Fingerprint scanners are fast becoming a standard feature, trickling from the high-end to lower-tier phones. Soon enough, they will be on most phones because they bring a convenient form of security that is much more convenient than a password (and long password!) and much more secure than a 4-digit PIN code. Let’s see how they work.
Definition: Fingerprint scanners are digital input devices that read a (human) fingerprint and output a 2D/3D image dataset that a fingerprint matching software can exploit. Although the base principle is simple, making fingerprint reader reliable, secure, small, fast and affordable is not.
Capacitive fingerprint scanners
Capacitive fingerprint scanners are the type mostly used in smartphones. They work according to the principle that if the distance is short enough, it’s possible to transfer electricity from a capacitor and the skin.
At the scale of such capacitors, fingerprint ridges are like hills and valleys. Ridges will seem closer to the capacitor, and more electricity will flow away. If you have an array or a grid of capacitors (the more, the higher the resolution), they can act like pixels with varying gray-level intensity (higher electricity flow, darker pixel), thus forming a 2D fingerprint image.
It’s simple, very robust and only works with skin. You can’t fool it with a piece of paper, and if you try to make a mold of a real fingerprint, you need to find a material that has the same conductivity as skin. Not impossible, but inconvenient enough to weed out most perps.
The downside of capacitive fingerprint readers is that they can’t work if the finger isn’t clean, or has water/sweat on it because that changes the conductivity upon which the system is built. Also, they don’t work behind metal. That’s why there’s always a visible fingerprint reader.
Ultrasonic fingerprint readers
These sensors are new, and could be the future if they perform as intended. The principle is 3D instead of 2D. Using ultrasound, the sensor can map the 3D ridges and valley that form the fingerprint.
It can also pick up on individual skin pores according to Qualcomm, the first OEM that came up with a working design called Qualcomm Sense ID. In some ways, it’s similar to 3D echography used to see babies in their mothers’ womb but on a smaller scale.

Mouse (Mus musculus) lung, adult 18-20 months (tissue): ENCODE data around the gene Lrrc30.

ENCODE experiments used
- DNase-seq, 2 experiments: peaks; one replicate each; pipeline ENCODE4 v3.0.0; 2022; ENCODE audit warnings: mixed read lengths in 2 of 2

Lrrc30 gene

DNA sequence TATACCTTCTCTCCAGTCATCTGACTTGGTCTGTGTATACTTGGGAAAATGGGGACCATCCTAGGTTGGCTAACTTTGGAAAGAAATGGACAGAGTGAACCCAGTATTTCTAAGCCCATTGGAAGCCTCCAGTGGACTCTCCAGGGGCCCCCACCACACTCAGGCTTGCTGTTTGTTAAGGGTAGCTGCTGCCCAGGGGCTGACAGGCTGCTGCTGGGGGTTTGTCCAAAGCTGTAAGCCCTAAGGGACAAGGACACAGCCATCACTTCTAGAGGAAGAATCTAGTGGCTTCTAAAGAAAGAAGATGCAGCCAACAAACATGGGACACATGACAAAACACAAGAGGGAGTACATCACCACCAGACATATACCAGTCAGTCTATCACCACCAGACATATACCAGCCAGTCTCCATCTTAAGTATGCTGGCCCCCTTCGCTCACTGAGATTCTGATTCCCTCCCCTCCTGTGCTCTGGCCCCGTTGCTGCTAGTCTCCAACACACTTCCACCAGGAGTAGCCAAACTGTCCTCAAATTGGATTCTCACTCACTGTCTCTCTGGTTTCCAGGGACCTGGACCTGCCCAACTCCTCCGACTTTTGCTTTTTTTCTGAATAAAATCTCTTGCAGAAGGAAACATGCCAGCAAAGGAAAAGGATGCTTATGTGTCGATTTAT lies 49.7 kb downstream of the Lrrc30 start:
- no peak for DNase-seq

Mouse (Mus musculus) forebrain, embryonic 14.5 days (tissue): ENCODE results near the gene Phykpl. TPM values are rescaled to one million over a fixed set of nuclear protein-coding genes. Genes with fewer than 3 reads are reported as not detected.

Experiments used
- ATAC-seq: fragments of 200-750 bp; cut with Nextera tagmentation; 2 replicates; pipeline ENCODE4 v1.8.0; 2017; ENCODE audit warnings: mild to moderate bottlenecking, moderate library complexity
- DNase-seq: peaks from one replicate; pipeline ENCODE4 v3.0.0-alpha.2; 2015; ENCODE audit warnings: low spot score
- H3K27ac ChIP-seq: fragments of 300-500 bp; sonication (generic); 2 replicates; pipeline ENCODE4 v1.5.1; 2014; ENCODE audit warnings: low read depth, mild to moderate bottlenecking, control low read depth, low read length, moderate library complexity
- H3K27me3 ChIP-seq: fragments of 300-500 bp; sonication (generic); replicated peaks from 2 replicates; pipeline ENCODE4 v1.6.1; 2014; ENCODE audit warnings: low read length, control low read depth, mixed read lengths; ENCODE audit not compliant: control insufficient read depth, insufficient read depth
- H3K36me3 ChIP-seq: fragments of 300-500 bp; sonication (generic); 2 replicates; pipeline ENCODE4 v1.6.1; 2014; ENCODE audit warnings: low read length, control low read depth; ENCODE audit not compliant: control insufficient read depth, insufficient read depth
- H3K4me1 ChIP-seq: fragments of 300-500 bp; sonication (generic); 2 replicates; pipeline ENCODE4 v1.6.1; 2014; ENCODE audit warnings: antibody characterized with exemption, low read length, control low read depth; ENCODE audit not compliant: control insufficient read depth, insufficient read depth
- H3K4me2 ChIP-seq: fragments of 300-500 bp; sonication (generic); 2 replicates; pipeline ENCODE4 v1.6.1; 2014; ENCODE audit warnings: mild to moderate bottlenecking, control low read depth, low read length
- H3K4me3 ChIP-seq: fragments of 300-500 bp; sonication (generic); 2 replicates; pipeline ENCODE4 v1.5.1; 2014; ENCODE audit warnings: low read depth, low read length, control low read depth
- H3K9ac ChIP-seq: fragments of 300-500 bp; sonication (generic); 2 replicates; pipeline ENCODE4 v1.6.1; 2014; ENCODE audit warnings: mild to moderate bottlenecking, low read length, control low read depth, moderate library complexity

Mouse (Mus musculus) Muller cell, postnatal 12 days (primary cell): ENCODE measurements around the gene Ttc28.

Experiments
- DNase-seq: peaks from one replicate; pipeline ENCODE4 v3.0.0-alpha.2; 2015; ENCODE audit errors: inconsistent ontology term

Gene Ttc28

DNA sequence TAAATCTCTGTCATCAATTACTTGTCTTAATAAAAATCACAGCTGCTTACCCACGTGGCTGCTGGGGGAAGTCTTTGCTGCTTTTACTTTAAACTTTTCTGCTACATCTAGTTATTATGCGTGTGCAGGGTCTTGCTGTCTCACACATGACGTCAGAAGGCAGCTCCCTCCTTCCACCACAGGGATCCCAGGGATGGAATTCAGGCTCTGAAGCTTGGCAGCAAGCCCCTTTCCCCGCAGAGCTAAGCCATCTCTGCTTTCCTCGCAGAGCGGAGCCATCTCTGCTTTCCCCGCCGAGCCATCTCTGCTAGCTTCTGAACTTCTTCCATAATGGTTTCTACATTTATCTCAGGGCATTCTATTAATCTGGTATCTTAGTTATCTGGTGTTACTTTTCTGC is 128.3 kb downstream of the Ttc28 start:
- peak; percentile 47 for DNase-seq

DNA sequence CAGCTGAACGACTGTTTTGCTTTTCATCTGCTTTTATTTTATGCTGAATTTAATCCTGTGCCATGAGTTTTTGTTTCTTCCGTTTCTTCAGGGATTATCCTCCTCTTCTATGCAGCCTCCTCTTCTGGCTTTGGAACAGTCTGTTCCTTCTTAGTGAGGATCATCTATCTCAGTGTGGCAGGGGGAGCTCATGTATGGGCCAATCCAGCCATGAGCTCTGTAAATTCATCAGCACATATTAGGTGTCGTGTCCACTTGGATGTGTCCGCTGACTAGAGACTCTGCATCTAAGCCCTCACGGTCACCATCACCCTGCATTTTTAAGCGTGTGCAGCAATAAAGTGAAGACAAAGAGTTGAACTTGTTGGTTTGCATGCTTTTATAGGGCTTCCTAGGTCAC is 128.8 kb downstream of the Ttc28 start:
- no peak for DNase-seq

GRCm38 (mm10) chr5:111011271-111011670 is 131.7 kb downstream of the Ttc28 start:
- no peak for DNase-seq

The advantage is that this is potentially much more accurate (in resolution) than a capacitive fingerprint reader, the distance between the fingerprint and the sensor can be higher, and it works behind metal/glass. This means that the fingerprint sensor does not need to be visible and can be hidden behind the phone’s chassis, or possibly under the display. We’ll have to see.
The first phone to use this technology was the LeEco/LETV Max Pro, and we played with it at CES 2016.
Optical Fingerprint Readers
Optical fingerprint readers are older, and they use the simplest technology. A light shines the fingerprint from the side to reveal the ridges and valleys of the fingerprint for an optical sensor to read. This is reliable simple and affordable to build on large surfaces (to print several fingers or a whole palm).
The downside is that it requires a larger volume to accommodate the light, and it’s not very secure because a printed image, a prosthetic, or a molded fingerprint could lead to a match: they are the easiest to fool because they are essentially like Photocopiers.
Interestingly enough, Vkansee presented an optical fingerprint scanner for phones in 2015. They claim an incredible 2000 DPI resolution, which is vastly superior to other technologies. To know more, watch the Youtube video from ARMdevices.net, or read more details on Tomshardware.